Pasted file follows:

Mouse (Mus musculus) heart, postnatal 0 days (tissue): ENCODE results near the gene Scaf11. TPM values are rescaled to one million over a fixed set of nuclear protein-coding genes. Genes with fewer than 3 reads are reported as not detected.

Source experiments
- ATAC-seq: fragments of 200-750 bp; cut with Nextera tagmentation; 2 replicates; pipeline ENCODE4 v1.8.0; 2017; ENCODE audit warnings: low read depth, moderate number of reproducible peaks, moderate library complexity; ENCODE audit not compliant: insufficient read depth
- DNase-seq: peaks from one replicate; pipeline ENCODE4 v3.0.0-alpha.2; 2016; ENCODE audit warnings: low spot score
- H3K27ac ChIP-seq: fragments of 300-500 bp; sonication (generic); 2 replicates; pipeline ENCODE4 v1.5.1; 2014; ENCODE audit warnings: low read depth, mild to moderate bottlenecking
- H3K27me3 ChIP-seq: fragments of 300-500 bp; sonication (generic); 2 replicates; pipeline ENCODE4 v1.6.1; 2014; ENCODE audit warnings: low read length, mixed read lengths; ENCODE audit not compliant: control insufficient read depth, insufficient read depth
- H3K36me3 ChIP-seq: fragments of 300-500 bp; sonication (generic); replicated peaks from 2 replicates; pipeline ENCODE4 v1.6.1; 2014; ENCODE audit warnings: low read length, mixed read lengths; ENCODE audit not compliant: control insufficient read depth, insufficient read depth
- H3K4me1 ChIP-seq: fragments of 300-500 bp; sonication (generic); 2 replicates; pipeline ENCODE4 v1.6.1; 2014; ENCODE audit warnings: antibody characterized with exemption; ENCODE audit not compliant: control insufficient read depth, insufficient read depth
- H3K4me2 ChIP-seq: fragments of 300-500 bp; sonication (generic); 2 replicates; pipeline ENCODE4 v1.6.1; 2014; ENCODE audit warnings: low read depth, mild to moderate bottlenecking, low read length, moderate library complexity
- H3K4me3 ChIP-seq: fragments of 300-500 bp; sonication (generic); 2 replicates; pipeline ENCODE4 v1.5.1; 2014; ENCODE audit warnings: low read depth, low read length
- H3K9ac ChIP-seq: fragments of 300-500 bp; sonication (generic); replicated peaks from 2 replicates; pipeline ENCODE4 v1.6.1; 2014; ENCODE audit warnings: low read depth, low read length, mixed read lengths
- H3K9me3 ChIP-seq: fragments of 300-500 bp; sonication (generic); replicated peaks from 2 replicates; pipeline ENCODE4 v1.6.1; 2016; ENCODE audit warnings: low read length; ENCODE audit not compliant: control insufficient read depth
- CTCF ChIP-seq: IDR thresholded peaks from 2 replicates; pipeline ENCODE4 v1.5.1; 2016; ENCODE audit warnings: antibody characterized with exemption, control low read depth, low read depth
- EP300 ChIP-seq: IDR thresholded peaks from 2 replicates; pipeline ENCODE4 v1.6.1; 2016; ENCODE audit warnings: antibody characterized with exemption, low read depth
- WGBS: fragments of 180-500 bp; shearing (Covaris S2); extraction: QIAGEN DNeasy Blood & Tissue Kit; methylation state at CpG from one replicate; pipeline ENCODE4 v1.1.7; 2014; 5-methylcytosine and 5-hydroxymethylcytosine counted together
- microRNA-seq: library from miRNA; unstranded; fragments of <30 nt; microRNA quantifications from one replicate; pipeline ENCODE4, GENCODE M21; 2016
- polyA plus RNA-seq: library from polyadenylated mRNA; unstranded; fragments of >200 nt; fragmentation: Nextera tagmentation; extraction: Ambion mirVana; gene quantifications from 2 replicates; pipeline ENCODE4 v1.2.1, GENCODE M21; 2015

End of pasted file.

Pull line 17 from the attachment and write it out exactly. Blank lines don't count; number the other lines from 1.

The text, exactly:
- polyA plus RNA-seq: library from polyadenylated mRNA; unstranded; fragments of >200 nt; fragmentation: Nextera tagmentation; extraction: Ambion mirVana; gene quantifications from 2 replicates; pipeline ENCODE4 v1.2.1, GENCODE M21; 2015